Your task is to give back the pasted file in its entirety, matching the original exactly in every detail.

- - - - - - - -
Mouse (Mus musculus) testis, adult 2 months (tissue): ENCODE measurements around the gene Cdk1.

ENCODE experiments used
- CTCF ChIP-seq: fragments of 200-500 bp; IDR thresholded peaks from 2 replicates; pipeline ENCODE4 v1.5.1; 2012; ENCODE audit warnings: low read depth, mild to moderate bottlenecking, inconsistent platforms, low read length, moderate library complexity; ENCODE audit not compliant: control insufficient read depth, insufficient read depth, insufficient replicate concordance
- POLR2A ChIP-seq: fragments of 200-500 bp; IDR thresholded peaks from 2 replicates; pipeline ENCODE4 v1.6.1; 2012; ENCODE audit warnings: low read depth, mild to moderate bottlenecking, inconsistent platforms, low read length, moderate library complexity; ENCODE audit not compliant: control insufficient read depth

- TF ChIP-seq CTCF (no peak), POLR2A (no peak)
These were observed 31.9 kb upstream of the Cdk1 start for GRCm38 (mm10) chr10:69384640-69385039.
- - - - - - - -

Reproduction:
Mouse (Mus musculus) testis, adult 2 months (tissue): ENCODE measurements around the gene Cdk1.

ENCODE experiments used
- CTCF ChIP-seq: fragments of 200-500 bp; IDR thresholded peaks from 2 replicates; pipeline ENCODE4 v1.5.1; 2012; ENCODE audit warnings: low read depth, mild to moderate bottlenecking, inconsistent platforms, low read length, moderate library complexity; ENCODE audit not compliant: control insufficient read depth, insufficient read depth, insufficient replicate concordance
- POLR2A ChIP-seq: fragments of 200-500 bp; IDR thresholded peaks from 2 replicates; pipeline ENCODE4 v1.6.1; 2012; ENCODE audit warnings: low read depth, mild to moderate bottlenecking, inconsistent platforms, low read length, moderate library complexity; ENCODE audit not compliant: control insufficient read depth

- TF ChIP-seq CTCF (no peak), POLR2A (no peak)
These were observed 31.9 kb upstream of the Cdk1 start for GRCm38 (mm10) chr10:69384640-69385039.